This has been a reoccurring topic of debate in all forms of mass media. There has been a dominant male-gaze in everything from cinema to music, it’s a part of our social norms.

Advertisements are often a reflection of cultural norms within a society. That is not to say that advertising is, “A slave of popular culture and bears no responsibility when it comes to changing attitudes…”  Sure advertising has the power to effect real behavioral change, but if you’re not liking what you see blame society as a whole.

So if you don’t like what you see, go out and make a change.

October 17, 2011 Posted by | Uncategorized | Leave a comment

6. Insipration

Keep at it, Let’s do this.

October 11, 2011 Posted by | Uncategorized | Leave a comment

5. Take a Shower

Beating the creative block can be a long and gruesome process. Many of us resort to blankly staring at screen waiting for a great idea to pop into our heads. We then begin to question ourselves and our abilities. This is what we get for working without limitations.

There has to be a method to the madness.

The creative process is just that — a process. I believe that we work better by establishing a general routine that outlines key steps in the creative process. It shouldn’t be over-detailed or mechanical, but rather flexible guidelines on how to solve the task at hand. This routine actually allows us to concentrate on one issue at a time instead of trying to encapsulate the “Big Idea” all at once.

In this routine, Interruption-free space is sacred. The digital era that we live in creates the desire of detraction over downtime, therefore, the “creative pause” is a necessity. This allows us to break from the intoxication of a particular concept, clear our heads, and get the creative juices flowing.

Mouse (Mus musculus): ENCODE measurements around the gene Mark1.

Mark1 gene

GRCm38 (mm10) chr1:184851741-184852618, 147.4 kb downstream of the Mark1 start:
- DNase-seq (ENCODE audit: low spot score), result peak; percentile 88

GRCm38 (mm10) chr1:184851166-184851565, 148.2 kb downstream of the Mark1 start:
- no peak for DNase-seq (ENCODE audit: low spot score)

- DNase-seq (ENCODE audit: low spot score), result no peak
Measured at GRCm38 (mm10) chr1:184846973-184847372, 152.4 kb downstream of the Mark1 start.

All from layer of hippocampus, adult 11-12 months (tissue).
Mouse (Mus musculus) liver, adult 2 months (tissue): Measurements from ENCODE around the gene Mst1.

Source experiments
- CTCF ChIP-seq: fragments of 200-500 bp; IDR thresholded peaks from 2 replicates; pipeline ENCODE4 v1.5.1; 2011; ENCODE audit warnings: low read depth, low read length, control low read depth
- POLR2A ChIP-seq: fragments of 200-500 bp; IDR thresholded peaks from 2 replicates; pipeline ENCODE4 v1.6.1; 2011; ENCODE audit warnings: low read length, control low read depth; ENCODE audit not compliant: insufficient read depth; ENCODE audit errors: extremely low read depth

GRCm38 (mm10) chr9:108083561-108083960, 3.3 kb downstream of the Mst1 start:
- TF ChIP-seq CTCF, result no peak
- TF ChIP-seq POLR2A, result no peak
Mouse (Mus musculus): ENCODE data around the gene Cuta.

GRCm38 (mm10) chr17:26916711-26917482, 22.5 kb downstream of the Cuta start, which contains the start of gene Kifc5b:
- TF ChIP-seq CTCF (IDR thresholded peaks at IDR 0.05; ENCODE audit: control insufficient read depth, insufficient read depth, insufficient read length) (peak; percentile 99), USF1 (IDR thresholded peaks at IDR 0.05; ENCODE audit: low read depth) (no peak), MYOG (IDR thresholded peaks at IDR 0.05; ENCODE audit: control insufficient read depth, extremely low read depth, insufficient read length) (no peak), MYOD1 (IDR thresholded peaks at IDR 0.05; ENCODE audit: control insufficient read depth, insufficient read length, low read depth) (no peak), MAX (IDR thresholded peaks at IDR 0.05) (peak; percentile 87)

Whether it involves exercise or hopping into the shower, (even just 30 seconds to recollect) it is during the creative pause that our “A-ha” moments occur and a group of ideas become the right idea.

October 11, 2011 Posted by | Uncategorized | Leave a comment

4. By The Numbers

The most common way people give up their power is by thinking they don’t have any.”

— Alice Walker


The documentary film Miss Representation released an eight-minute trailer a couple of months ago that sheds light onto how women are being misrepresented by the media. The male gaze, introduced by Laura Mulvey, has been a consistent point of debate in the many different channels of media. In Ways of Seeing, John Berger states that, “Men look at Women. Women watch themselves being looked at.” This is a subject that deserves some thought and will be looked at in the next couple days.

For now, however, I wanted to transition to the eye-popping numbers presented at the beginning of the trailer:


American teenagers spend:

31 hours a week watching T.V.

17 hours a week listening to music

3 hours a week watching movies

4 hours a week reading magazines

10 hours a week online


That is a lot to take in.

These numbers add up to a total of 10 hours and 45 minutes of media consumption a day. These numbers validate the quote above.